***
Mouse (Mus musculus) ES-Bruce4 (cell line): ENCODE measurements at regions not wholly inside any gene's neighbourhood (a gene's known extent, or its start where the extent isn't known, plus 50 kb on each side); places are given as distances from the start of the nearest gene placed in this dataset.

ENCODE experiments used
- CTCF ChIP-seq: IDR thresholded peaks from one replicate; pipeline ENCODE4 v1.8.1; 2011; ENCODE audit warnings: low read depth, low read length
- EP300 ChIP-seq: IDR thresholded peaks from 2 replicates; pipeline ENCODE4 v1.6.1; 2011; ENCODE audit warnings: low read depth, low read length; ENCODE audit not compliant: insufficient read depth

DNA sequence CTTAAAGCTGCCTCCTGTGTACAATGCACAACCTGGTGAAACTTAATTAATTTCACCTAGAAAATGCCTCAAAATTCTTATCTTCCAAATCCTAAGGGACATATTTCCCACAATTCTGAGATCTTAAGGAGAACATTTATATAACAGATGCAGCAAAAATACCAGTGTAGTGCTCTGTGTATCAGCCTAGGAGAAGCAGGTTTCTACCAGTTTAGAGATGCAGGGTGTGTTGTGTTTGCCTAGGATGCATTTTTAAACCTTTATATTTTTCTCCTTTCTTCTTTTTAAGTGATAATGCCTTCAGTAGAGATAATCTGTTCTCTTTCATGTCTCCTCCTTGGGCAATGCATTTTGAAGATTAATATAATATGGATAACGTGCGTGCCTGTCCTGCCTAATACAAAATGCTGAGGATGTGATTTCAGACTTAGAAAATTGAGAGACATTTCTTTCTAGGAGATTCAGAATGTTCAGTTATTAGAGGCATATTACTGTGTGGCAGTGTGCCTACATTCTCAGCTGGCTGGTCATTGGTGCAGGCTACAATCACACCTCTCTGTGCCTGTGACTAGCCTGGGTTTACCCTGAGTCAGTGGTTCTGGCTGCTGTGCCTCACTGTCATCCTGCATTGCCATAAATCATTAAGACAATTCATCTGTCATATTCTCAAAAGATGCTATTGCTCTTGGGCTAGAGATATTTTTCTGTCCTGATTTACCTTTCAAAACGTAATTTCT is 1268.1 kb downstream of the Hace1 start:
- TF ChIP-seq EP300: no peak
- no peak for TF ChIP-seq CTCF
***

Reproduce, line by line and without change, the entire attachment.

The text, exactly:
Mouse (Mus musculus) ES-Bruce4 (cell line): ENCODE measurements at regions not wholly inside any gene's neighbourhood (a gene's known extent, or its start where the extent isn't known, plus 50 kb on each side); places are given as distances from the start of the nearest gene placed in this dataset.

ENCODE experiments used
- CTCF ChIP-seq: IDR thresholded peaks from one replicate; pipeline ENCODE4 v1.8.1; 2011; ENCODE audit warnings: low read depth, low read length
- EP300 ChIP-seq: IDR thresholded peaks from 2 replicates; pipeline ENCODE4 v1.6.1; 2011; ENCODE audit warnings: low read depth, low read length; ENCODE audit not compliant: insufficient read depth

DNA sequence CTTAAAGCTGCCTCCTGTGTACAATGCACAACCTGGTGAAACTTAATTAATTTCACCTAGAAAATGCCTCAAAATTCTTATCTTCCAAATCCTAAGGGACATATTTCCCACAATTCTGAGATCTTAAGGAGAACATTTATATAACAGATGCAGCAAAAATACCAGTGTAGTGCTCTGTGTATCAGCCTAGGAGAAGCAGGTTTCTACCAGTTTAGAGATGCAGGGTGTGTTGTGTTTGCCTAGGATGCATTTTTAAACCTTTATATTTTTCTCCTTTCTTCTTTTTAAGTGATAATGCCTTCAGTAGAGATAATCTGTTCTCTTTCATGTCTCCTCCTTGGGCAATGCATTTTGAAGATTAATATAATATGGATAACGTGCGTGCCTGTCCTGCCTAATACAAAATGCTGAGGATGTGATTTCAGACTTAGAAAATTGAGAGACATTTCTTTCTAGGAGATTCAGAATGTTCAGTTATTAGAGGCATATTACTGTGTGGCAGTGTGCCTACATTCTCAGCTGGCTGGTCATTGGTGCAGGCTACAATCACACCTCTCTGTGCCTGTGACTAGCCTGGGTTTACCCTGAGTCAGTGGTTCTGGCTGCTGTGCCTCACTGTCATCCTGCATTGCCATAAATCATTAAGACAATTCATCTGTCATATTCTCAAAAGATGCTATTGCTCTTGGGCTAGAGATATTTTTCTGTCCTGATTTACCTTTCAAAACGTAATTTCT is 1268.1 kb downstream of the Hace1 start:
- TF ChIP-seq EP300: no peak
- no peak for TF ChIP-seq CTCF